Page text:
Alexandra Zayas, senior editor, has been promoted to assistant managing editor. In this role, she will serve as project manager for ProPublica’s most complex and important projects each year, making sure they are as powerful, integrated and fully realized as they can be. She will also continue to oversee a team of reporters.
Over the last several months, Zayas has helped lead ProPublica’s coronavirus coverage, focusing particularly on racial inequities in the pandemic’s toll, in addition to helping oversee the newsroom’s work on police accountability. Since joining ProPublica in 2017, she has supervised several projects that have showcased her skill in working with specialty teams and outside partners to produce stories that combine stunning text narratives with outstanding graphics, videos and long-form filmmaking. These projects have included a 2019 Pulitzer Prize-winning feature series on MS-13 that she co-edited, an innovative visual work on how levees can increase flooding, a Polk Award-winning story on Black land loss in the South, and an investigation and documentary on sexual assault at an American charity for vulnerable girls in Liberia. In earlier work as a reporter at the Tampa Bay Times, Zayas won the Selden Ring Award and the Livingston Award for Young Journalists, and she was a finalist for the Pulitzer Prize for investigative reporting.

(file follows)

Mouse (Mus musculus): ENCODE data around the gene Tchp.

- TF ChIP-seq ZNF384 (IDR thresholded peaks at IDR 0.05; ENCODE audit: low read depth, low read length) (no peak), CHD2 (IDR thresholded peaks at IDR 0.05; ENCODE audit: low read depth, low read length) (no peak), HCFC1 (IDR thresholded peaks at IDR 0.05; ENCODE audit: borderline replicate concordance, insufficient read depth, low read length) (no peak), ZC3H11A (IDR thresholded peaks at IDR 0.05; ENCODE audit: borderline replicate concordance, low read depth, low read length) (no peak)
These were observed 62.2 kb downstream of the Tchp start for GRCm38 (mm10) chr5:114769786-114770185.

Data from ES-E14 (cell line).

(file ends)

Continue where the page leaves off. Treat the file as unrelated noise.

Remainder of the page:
Reporter Talia Buford is being promoted to serve as ProPublica’s first-ever talent development director, reporting to Ginger Thompson. In this role, she will leave the reporting ranks and work across the newsroom to oversee staff development initiatives and ProPublica’s recruitment efforts. She will also supervise ProPublica’s Emerging Reporters program, a fellowship for students of color working at college journalism outlets.
Since joining ProPublica in April 2017, Buford has produced stories on the rollback of environmental regulations under the Trump administration and served as a host of “Hot Mess,” the PBS Digital Studios YouTube series on climate change. In ProPublica’s COVID-19 coverage over the past several months, she co-authored pivotal stories on early data showing Black Americans were dying disproportionately of the virus and on the first 100 coronavirus deaths in Chicago.
With these appointments, ProPublica’s masthead team will consist of Engelberg, managing editors Fields and Ornstein, deputy managing editors Thompson, Weber, Scott Klein and Eric Umansky, and assistant managing editors Sorbara and Zayas.
ProPublica is an independent, nonprofit newsroom that produces investigative journalism in the public interest. With a team of more than 100 dedicated journalists, ProPublica covers a range of topics, focusing on stories with the potential to spur real-world impact. Its reporting has contributed to the passage of new laws; reversals of harmful policies and practices; and accountability for leaders at local, state and national levels. Since it began publishing in 2008, ProPublica has received six Pulitzer Prizes, five Peabody Awards, three Emmy Awards and eight George Polk Awards, among other honors.